Anarchist communism is composed of two aspects: anarchism and communism. To look at anarchism first, anarchism is the continual forming and reforming of non-hierarchical voluntary groups, of varying sizes, to meet peoples needs. In Kropotkin's words, anarchism "seeks the most complete development of individuality combined with the highest development of voluntary association in all its aspects, in all possible degrees, for all imaginable aims; [they would]
constantly assume new forms which answer best to the
multiple aspirations of all."

So anarchism is the continual prevention of the re-establishment of any authority, any power, any
State; and full and complete freedom for the individual who, freely and driven by his or her needs alone, freely bands together with other individuals into a group; then the freedom of development for the group which federates with others within the neighbourhood; then freedom of development for communities which federate within the region and so on; until a world without borders is established.

So in place of authoritarian organisations, non-authoritarian organisations would be formed by people themselves for the purposes of self-help and mutual aid. The tendency to this free association even exists in modern capitalist society - in the form of people supporting strikes and other forms of working class solidarity, international railway and postal networks, even the Red Cross and lifeboat associations. These voluntary associations are limited and distorted by capitalism; however, they give us a glimpse of what free agreement has in store for us if we establish a stateless society in the future.


The second part of anarchist communism is communism. Unfortunately, communism is now a dirty word. In the sense it is used by anarchist communists, it does not mean a police state, or a barracks style socialism, or state capitalism (see box); it means a free and voluntary communism.

People think economics has something to do with bosses, accountants, economists, money, the market, profits, production, the division of labour, work or wage-labour. Yet anarchist communists like Kropotkin have a refreshing approach to economics. Capitalists claim that all the things listed above like money and the market are natural, and it is impossible to have anything else. Yet they are just stuff made up by capitalists, like a veil to cover reality. Lift the veil, and what we have in reality is human beings, with their multiplicity of needs and wants that ought to be satisfied.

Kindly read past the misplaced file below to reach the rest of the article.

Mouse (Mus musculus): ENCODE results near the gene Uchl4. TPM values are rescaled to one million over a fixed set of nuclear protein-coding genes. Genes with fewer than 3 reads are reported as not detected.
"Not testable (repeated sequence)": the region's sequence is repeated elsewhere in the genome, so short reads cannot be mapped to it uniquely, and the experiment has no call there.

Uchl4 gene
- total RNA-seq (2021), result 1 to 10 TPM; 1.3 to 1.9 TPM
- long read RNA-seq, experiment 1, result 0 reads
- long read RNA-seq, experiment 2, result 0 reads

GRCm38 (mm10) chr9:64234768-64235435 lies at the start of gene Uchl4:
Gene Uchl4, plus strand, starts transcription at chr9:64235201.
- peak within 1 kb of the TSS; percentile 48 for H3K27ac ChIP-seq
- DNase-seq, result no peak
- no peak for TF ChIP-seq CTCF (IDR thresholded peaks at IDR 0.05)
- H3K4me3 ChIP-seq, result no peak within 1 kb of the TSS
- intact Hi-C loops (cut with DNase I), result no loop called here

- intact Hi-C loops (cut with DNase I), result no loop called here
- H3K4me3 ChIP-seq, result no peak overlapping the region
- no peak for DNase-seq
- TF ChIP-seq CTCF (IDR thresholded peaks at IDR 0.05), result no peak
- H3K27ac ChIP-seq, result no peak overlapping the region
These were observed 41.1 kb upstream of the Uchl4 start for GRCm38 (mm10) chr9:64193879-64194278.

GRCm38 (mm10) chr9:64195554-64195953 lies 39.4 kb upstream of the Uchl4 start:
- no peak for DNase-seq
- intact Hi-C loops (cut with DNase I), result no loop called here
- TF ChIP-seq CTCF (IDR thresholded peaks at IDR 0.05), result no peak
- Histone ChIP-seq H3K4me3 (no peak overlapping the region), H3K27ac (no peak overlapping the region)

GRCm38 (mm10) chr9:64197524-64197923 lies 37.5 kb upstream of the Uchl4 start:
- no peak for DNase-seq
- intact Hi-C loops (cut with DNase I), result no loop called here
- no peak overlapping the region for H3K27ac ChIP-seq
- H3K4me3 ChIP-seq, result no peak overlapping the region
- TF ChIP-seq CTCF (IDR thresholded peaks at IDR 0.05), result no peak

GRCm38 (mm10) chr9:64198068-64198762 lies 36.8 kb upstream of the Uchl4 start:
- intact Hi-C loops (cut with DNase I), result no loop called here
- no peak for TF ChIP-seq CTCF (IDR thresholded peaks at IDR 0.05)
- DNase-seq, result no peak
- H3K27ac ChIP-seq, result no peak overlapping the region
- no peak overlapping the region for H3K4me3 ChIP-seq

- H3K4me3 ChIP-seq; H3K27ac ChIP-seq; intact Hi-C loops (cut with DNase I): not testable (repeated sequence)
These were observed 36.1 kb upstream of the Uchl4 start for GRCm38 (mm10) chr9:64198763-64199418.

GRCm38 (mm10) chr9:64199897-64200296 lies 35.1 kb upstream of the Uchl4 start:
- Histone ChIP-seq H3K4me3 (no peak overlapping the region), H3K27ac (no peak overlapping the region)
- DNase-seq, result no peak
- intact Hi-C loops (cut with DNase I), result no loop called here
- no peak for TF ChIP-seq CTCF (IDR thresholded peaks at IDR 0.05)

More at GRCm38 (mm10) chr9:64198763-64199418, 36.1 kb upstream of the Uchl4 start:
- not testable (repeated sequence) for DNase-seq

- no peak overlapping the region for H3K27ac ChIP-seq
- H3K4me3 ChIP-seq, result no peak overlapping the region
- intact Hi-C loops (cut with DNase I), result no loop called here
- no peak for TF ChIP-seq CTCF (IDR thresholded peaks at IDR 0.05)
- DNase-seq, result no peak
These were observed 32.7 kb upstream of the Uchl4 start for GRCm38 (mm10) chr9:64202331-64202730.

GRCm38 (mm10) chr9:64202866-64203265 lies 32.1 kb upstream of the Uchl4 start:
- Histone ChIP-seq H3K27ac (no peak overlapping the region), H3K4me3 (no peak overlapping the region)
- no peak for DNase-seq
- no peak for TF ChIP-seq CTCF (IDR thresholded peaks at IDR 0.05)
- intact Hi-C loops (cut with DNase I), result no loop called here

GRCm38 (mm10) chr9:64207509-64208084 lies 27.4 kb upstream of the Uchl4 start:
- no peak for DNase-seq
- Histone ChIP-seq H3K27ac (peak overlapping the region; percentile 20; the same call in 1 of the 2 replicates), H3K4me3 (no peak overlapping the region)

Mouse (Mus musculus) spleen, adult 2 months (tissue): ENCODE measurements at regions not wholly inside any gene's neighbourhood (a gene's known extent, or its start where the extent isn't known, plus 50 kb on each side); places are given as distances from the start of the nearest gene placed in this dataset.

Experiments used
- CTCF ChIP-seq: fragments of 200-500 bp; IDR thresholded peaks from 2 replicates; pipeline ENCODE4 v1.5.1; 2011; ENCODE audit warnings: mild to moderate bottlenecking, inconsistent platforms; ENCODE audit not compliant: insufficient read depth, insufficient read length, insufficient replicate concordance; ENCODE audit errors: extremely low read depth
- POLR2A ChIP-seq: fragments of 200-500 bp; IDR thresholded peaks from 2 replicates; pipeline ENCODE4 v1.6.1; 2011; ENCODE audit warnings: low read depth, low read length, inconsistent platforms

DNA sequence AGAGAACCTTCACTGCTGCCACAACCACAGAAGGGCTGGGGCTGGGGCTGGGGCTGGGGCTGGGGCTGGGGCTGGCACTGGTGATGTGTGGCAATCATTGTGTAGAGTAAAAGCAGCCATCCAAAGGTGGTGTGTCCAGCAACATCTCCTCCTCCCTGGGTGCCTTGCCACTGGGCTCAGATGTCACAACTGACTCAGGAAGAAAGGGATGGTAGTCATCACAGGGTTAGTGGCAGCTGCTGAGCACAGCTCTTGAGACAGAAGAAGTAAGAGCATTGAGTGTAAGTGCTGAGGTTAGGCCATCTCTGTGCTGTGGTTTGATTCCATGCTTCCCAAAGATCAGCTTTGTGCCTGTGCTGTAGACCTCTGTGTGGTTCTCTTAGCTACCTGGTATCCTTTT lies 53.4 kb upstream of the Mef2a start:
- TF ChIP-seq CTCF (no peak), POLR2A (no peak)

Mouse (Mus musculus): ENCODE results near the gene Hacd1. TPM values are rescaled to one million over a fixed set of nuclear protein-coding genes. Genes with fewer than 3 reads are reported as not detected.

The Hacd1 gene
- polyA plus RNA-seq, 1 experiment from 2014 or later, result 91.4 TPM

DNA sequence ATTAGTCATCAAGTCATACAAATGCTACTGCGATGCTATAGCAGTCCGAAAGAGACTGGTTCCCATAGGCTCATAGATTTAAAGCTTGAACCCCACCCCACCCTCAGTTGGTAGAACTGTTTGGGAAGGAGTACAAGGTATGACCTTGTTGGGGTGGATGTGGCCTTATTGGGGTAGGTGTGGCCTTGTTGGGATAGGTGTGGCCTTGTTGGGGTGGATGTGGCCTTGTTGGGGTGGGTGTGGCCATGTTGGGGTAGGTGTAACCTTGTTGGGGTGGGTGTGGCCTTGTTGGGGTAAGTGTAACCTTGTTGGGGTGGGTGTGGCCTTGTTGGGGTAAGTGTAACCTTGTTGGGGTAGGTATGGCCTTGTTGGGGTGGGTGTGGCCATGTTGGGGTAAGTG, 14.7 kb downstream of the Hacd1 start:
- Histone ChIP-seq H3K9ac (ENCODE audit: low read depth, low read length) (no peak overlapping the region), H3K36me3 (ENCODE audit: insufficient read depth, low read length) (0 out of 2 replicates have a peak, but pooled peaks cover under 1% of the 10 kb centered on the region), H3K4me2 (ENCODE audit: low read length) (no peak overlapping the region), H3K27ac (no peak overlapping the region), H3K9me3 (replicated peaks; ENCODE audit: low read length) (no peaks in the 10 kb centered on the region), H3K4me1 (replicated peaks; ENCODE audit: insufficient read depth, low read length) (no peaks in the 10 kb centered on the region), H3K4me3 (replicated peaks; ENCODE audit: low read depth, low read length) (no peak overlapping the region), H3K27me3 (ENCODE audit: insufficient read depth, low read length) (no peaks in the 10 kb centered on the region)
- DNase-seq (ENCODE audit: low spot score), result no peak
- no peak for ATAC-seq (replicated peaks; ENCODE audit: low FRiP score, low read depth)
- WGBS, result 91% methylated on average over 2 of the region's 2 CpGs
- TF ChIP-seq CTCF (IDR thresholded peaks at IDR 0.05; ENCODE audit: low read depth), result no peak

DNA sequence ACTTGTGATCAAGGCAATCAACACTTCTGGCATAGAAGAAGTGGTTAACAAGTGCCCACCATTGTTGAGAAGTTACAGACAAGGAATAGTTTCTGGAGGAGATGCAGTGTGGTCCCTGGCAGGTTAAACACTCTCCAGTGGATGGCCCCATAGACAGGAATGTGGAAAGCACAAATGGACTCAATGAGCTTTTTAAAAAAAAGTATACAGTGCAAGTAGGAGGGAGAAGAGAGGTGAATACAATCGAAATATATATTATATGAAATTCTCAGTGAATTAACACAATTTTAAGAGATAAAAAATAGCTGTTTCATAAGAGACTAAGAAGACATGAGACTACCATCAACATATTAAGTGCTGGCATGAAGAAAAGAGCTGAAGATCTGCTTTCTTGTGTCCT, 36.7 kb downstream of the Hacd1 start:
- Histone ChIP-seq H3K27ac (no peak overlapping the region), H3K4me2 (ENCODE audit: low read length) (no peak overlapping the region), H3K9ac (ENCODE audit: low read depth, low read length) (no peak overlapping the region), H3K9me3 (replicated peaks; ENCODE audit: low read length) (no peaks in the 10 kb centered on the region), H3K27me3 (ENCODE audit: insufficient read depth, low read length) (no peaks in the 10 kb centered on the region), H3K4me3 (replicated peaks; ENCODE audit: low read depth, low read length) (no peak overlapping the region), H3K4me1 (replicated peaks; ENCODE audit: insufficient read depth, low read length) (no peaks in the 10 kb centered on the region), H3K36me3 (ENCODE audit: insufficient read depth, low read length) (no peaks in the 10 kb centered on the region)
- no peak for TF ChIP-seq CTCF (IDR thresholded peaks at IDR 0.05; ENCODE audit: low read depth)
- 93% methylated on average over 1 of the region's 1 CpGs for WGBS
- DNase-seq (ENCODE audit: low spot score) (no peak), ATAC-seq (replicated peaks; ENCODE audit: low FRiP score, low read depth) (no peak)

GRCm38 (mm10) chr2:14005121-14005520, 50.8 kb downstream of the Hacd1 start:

Anarchist communism is human-centred and not otherworldly. Anarchist communists do not look to God (if it exists) or politicians or bureaucrats to change society, but instead to people themselves. Thus anarchist communism?s approach to economics is to refuse to engage it on its own terms. We don't need to talk of money and the market and so on, we instead need to talk of the economic means for the satisfaction of the needs of all human beings with the least possible waste of energy to achieve them. Instead of the vague and ambiguous aim of some socialists to "the right to work", anarchist communists aim for "the right to well-being" (that is, the satisfaction of physical, creative and other needs).

But to satisfy these needs, we need to re-organise society. We need to have a revolution to abolish all classes & wage-labour. Anarchist communists reject the market, money, and profit as both exploitative and unnecessary. Instead, we need a society of common, voluntary agreement to meet these shared needs and wants. Thus if we solve the social problems of hierarchy and inequality, then 'economics' dissolves into a series of practical questions (how to produce a luxurious standard of living for all with a minimum of labour time; how to make production as safe, clean, and fun as possible; how best to integrate industry and agriculture, how best to integrate manual labour with intellectual labour etc.).